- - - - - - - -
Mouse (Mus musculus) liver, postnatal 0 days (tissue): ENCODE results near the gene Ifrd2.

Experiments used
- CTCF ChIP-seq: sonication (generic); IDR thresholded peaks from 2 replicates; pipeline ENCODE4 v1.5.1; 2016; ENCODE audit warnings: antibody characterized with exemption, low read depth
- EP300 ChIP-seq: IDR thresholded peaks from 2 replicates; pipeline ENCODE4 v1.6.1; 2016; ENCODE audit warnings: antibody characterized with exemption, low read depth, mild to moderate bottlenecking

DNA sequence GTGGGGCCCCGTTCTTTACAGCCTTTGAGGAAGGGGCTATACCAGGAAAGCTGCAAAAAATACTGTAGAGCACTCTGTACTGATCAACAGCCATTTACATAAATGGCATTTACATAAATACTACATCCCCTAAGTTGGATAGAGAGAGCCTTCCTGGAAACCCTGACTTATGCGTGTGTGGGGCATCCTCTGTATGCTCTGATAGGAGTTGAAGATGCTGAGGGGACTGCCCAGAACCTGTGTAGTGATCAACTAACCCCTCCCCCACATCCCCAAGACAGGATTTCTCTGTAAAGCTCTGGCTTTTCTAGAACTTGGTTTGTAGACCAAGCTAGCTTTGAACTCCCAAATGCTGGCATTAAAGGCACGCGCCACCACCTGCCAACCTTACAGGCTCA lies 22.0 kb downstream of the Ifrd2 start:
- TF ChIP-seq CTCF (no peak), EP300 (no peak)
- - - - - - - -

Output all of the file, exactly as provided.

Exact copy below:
Mouse (Mus musculus) liver, postnatal 0 days (tissue): ENCODE results near the gene Ifrd2.

Experiments used
- CTCF ChIP-seq: sonication (generic); IDR thresholded peaks from 2 replicates; pipeline ENCODE4 v1.5.1; 2016; ENCODE audit warnings: antibody characterized with exemption, low read depth
- EP300 ChIP-seq: IDR thresholded peaks from 2 replicates; pipeline ENCODE4 v1.6.1; 2016; ENCODE audit warnings: antibody characterized with exemption, low read depth, mild to moderate bottlenecking

DNA sequence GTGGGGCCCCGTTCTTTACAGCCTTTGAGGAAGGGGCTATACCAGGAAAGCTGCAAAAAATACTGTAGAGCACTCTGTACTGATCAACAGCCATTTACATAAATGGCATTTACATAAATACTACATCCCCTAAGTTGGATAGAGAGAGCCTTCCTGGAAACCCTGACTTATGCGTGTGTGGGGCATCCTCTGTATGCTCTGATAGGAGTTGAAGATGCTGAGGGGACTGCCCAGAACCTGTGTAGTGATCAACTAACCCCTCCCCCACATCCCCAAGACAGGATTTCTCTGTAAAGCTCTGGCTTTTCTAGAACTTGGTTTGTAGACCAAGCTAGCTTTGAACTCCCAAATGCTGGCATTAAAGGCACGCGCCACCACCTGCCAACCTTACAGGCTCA lies 22.0 kb downstream of the Ifrd2 start:
- TF ChIP-seq CTCF (no peak), EP300 (no peak)